Habitats and cardinal directions are key variables structuring spider leaf litter assemblages under Searsia lancea
de Jager, L.J.C.
MetadataShow full item record
Spiders are a prominent component of leaf litter assemblages, where they function as critical predators of other invertebrates. We investigated the influence of habitat, cardinal directions and position on Searsia lancea litter-dwelling spider assemblages in central South Africa. A total of 1521 spiders were collected, representing 27 families and 77 species. Species richness, abundance and coverage per tree were highest in the grassland, followed by the hillside and riparian habitats. Neither of the finer scale filters, direction nor position, had significant effects on species richness or abundance, although there was weak evidence for an increase in spider abundance toward the periphery of a tree (p=0.09) and a decrease in abundance towards the western cardinal direction (p=0.08). Species composition, though, was significantly affected by habitat (p=0.001) and direction (p=0.014), as well as a three way-interaction between habitat, direction and position (p=0.01). Hillside assemblage structure is intermediate between the other two habitats. Species abundance distributions of all three habitats were multimodal, indicating disturbance. Particularly, the log-series distribution of both the grassland and riparian woodland point to more disturbed assemblages than the hillside (Poisson log-normal distribution). Habitat therefore played a significant role in affecting richness, abundance and assemblage structure (composition and abundance). Although finer scale variables only had a weak effect on abundance, spider assemblages were influenced by direction, particularly for the climatically more variable habitats of the grassland and hillside. The significantly higher evenness and less disturbed nature of the hillside emphasize the conservation significance of this habitat.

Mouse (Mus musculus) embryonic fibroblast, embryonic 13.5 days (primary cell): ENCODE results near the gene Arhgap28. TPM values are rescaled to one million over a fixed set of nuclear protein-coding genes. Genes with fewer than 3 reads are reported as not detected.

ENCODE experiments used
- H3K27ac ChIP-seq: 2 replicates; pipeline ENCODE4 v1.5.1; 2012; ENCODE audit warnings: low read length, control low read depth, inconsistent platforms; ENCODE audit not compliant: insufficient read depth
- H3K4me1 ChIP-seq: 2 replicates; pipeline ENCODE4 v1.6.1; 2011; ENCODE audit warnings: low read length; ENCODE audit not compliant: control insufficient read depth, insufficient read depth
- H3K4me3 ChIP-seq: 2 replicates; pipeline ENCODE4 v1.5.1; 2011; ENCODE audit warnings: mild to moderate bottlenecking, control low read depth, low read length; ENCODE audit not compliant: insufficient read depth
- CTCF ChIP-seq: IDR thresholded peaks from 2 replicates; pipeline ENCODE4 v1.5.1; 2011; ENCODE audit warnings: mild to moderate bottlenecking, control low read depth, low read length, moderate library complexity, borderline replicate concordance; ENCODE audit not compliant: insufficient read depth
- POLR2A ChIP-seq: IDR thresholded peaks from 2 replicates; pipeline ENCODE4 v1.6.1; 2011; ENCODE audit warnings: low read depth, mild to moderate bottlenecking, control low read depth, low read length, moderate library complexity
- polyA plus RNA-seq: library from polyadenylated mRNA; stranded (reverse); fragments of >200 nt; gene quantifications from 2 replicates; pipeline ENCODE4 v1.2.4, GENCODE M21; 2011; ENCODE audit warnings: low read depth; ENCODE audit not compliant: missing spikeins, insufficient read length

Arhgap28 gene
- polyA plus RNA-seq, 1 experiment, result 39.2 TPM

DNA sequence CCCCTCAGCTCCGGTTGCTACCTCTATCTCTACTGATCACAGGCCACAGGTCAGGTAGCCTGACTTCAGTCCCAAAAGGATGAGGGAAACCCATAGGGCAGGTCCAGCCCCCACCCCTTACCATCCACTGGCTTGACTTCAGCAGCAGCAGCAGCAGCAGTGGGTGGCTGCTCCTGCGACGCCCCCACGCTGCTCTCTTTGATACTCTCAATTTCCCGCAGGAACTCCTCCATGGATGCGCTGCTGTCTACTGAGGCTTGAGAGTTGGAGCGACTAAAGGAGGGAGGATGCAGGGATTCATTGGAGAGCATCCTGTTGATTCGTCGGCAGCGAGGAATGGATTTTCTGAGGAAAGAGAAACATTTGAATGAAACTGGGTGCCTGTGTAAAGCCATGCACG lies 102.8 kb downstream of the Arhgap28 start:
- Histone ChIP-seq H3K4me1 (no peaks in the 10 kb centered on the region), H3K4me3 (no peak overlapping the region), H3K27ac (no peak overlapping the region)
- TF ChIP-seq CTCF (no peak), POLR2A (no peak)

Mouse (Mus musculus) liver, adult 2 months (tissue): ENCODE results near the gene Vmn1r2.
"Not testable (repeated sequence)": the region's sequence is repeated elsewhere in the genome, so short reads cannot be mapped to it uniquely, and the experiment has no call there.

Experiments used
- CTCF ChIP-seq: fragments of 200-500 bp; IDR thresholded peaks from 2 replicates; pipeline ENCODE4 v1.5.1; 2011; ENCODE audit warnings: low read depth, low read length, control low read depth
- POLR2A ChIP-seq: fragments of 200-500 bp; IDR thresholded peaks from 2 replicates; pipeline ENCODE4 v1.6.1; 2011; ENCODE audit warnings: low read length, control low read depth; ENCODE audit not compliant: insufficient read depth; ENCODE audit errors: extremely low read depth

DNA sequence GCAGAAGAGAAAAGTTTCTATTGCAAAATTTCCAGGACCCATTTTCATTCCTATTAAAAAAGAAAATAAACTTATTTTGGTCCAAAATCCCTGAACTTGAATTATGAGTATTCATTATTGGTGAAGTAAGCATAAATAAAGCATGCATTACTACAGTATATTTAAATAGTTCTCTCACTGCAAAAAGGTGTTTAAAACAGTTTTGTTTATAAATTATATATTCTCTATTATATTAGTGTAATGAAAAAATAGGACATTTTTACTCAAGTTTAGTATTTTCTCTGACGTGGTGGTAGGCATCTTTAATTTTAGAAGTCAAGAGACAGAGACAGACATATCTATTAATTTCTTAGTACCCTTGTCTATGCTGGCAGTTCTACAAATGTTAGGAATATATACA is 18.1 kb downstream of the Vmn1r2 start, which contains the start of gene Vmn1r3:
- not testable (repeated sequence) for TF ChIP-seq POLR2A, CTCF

- RESEARCH: Foord, S